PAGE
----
This coincides nicely with some of the copyright reform talks RMS has given. My only complaint with his talks is that he lumps games in as purely software, or as being two separable parts between the software and non-software. Which just shows how much he (and the vast majority of other Free/Open proponents who don't use or own game-friendly platforms) simply doesn't understand anything about how games are made or how they even work. You can't treat them as non-software because of the inability to simple transcribe/re-encode for updates, but you can't treat them the way RMS wants "general" software to be treated because the "secret sauce" nature of a game is actually _important to the gamer_ for at least some amount of time when the game is new. It needs to be specially treated with a third set of rules compared to RMS' simple "GPL for software, 5 year copyright for everything else." The hard part is coming up with both the rules and the mechanism for ensuring them.
Kind of a tangent, sorry. Just something I was surprised to hear a few months ago when I was talking Open games with some devs while working on my article/presentation for Open Source and Games. Research is fun, but man does it suck when it undermines several of your original assumptions you already wrote a lot of text on.
The reason sales may have slowed may be the fact that there was only 1 new game available for play.
Shadowgrounds 1 and 2 are available for linux on tuxgames and if you caught the tux game sale earlier in the week then you may have already bought it. If you are on windows its being sold drm free @ good old games.
Unlike the two previous bundles where all the games were "new", its like if they released neverwinter nights 1 with all its expansons, sacred gold, X2 or X3 linux/mac versions in the bundle most linux gamers may already own the games.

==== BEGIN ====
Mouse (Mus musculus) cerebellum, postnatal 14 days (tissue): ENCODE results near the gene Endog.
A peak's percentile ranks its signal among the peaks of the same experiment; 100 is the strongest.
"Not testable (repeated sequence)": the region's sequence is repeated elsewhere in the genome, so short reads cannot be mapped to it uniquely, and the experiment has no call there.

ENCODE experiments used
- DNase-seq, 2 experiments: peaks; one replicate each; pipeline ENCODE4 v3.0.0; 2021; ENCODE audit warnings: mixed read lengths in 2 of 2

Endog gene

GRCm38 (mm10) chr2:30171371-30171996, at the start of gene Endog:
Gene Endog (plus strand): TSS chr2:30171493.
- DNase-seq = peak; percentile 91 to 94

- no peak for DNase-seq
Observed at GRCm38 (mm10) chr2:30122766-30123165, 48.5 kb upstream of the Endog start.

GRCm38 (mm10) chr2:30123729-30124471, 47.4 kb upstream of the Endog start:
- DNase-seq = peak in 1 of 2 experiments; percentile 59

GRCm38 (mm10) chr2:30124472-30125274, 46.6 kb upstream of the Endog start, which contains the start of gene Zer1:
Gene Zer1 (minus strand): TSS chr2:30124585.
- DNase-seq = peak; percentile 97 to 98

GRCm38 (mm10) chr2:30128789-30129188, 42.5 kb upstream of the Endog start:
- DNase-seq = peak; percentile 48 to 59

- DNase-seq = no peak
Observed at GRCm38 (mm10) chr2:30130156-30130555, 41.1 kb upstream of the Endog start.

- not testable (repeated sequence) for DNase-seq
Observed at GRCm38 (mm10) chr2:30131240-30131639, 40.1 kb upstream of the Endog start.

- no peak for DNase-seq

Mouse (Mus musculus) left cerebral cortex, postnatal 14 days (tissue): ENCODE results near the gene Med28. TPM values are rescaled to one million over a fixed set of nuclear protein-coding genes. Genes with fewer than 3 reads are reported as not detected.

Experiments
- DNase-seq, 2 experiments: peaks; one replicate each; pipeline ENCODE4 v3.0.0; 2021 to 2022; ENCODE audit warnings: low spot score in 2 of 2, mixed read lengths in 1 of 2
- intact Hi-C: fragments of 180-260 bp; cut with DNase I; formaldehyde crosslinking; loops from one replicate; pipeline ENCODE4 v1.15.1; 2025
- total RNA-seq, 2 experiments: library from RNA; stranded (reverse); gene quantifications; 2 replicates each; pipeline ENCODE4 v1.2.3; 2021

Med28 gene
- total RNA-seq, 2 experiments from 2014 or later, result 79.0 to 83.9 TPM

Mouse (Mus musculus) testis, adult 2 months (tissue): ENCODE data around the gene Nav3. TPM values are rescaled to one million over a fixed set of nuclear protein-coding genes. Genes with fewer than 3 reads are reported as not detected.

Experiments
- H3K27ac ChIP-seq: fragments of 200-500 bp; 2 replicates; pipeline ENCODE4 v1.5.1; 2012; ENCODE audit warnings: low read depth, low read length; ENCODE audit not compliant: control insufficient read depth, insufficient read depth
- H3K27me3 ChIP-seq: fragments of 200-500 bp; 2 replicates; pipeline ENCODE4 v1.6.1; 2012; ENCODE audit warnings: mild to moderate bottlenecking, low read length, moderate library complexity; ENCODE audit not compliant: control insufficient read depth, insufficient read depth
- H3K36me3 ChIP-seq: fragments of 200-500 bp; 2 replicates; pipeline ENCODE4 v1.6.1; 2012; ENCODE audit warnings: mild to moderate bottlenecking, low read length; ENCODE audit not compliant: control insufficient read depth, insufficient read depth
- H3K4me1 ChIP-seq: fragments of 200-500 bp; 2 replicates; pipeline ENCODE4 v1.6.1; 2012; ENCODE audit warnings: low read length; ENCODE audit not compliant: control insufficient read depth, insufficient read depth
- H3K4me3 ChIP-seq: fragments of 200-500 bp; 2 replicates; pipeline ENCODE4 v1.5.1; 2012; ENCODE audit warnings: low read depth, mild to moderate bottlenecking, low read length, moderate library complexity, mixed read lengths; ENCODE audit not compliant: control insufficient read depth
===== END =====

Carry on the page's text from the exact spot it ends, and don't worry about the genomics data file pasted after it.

I've bought it. Even though I didn't get any of them to work yet (and, al least in the case of trine, probably never will with free drivers), I'm happy with the purchas.
I simply wanted to support game developers treating linux as a viable platform, because I think this could help widespread adoption of desktop linux.
I think the free-games-after-5-years idea is great, but I think most game companies larger than "your little indie garage shop" will fight such a proposal with fire... Those companies have been making too much money in the past from the "media company" mindset, where they just need to rake in money from selling *copies* of software.
Their business model only makes sense when the numbers of copies is limited, therefore they have to control the circulation of the software (of which they make money by selling copies) as tight as possible.
Before this open-sourcing can gain acceptance with non-indie developers, the big ones have to undergo a change in mentality, at the very core of their money-making strategy: not making money by scarcity (=their interrest is keeping overall numbers low, lest people pay for it, up front and usually quite large sums), but by tapping into abundancy (=their interest is spreading as many copies as possible and then cash on somthing else than an entry fee).
The indie bundles are great examples of how the latter works, rendering the companies way more money and publicity than they would have had before. App stores also go in that direction, steam as well... Perhaps this also was the rationale behind this ubuntu software center.
Trine was good. I enjoyed it, though it is a Lost Vikings clone, and too much plataforming and little puzzling, but meh.
I tried Shadowgrounds and closed it after a while. I found it boring.
The 32-bit only release was a disappointment.
I haven't tried the other Shadowground game, but if it's like the other one I won't even try.
Jack Claw sounds like fun, but it's Windows only, not finished and has a non-commercial license.
Splot doesn't even exist yet.
I payed 14$ and so far a lot of disappointment.
I missed the other bundles, and would change this one for World of Goo and Braid.
Trine almost works with free drivers (you need s3tc!) There is a shader bug that makes everything quite dark, but otherwise it works. Turo from Frozenbyte is trying to help the Mesa devs debug this one on bugzilla. Since at least one mesa driver can display it correctly, it shouldn't take too long to hunt this bug down.
Originally Posted by wirrbeltier
Shadowgrounds crashes with the latest git stuff on r700 though.
Oh nice, sounds even better! I'll look into it when i have the time to tinker with my computers a bit again.
Originally Posted by pingufunkybeat
I'll report back then, hope it works with my trusty r300 gpu.